Social Media

TikTok sued by Utah over alleged child addiction harm

Utah’s Division of Consumer Protection is suing TikTok, claiming that the company behind the popular social media app “illegally baits children into addictive and unhealthy use, blatantly misrepresents the app’s safety, and deceptively portrays itself as independent of its China-based parent company, ByteDance.”

The action, announced on Tuesday, is the latest in a string of moves by U.S. bodies to crack down on the app, which many officials fear is a threat to national security due to its links with China.

Utah’s filing focuses on the app’s alleged negative impact on children, claiming that TikTok “surreptitiously designed and deployed addictive features to hook young users into endlessly scrolling through the company’s app.”

It accused TikTok of wanting Utah citizens to “spend as much time on its app as possible so it can place advertisements in front of them more often,” and alleges that the company “misled young users and their parents about the app’s dangers.”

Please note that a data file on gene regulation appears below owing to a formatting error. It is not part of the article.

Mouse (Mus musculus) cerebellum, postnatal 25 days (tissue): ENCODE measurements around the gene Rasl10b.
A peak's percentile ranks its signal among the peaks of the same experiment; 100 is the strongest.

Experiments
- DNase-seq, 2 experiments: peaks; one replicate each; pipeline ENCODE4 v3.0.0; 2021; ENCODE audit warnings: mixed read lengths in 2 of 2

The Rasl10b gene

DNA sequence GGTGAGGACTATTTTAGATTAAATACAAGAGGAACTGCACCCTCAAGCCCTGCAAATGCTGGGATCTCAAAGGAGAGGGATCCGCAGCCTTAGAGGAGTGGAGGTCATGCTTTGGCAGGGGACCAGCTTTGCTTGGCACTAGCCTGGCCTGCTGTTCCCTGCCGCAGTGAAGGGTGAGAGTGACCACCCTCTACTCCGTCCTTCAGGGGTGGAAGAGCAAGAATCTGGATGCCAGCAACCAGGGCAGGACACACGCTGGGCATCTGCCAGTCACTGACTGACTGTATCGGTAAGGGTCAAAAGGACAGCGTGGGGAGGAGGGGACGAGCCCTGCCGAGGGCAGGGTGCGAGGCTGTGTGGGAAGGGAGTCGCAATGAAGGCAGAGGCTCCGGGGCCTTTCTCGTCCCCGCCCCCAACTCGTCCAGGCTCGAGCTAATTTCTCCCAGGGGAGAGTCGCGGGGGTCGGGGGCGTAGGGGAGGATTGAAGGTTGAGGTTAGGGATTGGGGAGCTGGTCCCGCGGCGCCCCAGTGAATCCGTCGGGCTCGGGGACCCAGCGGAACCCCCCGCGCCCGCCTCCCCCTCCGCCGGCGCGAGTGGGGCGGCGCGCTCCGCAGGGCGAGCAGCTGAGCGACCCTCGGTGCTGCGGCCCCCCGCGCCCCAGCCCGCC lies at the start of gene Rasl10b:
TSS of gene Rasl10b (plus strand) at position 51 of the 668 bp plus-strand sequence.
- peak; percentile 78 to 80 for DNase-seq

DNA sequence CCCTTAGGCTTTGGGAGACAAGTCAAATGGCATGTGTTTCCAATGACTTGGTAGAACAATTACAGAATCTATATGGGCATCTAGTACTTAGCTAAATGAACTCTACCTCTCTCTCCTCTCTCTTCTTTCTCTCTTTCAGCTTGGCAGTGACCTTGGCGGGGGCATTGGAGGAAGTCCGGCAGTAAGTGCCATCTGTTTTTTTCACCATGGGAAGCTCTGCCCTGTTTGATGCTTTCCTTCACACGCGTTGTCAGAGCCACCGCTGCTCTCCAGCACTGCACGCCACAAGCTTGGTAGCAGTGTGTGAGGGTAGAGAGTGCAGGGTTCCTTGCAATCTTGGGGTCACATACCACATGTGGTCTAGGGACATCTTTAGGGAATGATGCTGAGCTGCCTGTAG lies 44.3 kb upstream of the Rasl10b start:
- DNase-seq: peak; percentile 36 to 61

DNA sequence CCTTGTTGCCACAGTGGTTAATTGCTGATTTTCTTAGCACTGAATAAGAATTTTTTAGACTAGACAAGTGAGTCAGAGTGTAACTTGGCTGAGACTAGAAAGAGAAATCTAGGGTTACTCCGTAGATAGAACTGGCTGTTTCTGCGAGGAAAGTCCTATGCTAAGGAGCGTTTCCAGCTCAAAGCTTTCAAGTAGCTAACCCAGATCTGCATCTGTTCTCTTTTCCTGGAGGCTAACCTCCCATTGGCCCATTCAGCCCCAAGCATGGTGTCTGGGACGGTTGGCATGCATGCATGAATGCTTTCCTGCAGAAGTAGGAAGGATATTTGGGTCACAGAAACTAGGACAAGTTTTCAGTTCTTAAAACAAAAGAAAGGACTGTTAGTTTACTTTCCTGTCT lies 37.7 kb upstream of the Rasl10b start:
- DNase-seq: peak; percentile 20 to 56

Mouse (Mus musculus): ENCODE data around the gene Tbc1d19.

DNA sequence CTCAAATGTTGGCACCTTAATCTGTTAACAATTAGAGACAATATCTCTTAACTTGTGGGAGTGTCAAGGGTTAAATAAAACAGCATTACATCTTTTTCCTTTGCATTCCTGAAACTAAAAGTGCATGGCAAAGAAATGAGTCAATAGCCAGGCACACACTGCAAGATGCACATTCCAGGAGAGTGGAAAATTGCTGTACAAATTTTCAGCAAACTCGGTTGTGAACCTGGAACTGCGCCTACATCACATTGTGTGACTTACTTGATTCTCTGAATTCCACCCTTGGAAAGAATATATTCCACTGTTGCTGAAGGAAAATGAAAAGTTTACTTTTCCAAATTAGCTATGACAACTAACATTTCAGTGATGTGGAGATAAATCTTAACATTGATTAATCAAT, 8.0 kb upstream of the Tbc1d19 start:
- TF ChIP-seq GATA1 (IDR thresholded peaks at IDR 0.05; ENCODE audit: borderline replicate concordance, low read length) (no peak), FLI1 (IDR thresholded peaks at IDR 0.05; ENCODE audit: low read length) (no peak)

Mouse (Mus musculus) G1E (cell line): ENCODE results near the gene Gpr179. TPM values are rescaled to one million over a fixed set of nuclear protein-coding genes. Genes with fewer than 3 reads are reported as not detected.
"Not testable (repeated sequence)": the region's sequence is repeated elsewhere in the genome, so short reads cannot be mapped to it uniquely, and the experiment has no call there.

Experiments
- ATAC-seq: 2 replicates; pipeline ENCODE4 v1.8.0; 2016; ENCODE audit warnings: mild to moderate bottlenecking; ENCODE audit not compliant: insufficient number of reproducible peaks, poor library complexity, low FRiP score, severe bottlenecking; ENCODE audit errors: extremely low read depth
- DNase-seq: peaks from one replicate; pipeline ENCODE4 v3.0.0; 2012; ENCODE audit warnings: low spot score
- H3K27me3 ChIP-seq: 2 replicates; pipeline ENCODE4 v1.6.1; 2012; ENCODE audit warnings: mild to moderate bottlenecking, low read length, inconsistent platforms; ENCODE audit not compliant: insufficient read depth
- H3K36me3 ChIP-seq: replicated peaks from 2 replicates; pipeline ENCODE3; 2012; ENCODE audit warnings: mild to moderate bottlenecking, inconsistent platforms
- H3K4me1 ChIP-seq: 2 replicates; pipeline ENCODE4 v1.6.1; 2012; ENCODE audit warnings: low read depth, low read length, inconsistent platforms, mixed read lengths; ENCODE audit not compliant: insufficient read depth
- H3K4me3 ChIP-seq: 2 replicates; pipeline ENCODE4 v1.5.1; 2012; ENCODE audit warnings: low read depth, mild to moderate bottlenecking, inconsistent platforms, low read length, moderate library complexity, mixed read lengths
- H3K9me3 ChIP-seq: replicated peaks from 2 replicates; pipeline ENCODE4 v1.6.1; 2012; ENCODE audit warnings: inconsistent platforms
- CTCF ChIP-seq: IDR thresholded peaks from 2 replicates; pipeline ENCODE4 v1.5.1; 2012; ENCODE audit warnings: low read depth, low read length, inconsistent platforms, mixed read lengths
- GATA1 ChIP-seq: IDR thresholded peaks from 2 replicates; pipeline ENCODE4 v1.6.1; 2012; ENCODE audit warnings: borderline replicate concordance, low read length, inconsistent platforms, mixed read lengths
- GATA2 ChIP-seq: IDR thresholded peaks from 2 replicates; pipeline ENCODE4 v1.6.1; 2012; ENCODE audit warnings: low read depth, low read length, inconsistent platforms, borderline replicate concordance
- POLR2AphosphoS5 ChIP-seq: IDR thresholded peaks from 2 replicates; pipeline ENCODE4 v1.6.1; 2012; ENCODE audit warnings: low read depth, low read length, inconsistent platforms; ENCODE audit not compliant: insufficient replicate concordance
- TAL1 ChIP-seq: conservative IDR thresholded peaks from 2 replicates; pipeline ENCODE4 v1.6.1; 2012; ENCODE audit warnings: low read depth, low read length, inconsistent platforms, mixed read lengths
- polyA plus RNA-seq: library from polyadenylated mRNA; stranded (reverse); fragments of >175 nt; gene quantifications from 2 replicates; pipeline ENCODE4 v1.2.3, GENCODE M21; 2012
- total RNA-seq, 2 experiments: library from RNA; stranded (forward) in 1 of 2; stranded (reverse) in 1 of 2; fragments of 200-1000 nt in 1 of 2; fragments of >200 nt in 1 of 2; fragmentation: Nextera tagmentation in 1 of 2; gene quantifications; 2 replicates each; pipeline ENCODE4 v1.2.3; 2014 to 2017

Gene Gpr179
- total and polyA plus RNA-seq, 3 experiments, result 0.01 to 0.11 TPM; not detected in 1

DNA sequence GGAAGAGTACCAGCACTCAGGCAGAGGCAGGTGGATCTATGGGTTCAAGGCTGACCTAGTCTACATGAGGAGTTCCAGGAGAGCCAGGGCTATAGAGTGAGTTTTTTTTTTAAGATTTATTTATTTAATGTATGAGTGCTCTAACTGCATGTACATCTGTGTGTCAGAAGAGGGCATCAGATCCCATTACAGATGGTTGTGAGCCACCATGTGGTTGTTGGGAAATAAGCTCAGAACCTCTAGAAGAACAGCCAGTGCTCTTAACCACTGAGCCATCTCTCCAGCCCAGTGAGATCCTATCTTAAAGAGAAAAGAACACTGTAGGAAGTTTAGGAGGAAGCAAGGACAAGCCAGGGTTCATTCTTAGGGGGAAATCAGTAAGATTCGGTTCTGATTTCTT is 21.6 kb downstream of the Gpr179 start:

In damning comments shared in a statement on Tuesday, Utah Attorney General Sean D. Reyes said: “I’m tired of TikTok lying to Utah parents. I’m tired of our kids losing their innocence and even their lives addicted to the dark side of social media. TikTok will only change if put at legal risk — and ‘at risk’ is where they have left our youth in exchange for profit and greed. Immediate and pervasive threats require swift and bold responses. We have a compelling case against TikTok. Our kids are worth the fight.”

Utah has already passed laws aimed at limiting children’s use of social media apps such as TikTok, and they will come into effect in 2024. The new rules mean that parental consent will have to be given for children to sign up to social media apps, with age verification measures also set to be enforced.

Social media apps will also have to give parents access to their children’s accounts and messages, a measure that some feel is a step too far as it would remove any notion of privacy and could negatively impact children’s mental health.

Digital Trends has reached out to TikTok for comment on Utah’s action and we will update this report when we hear back.

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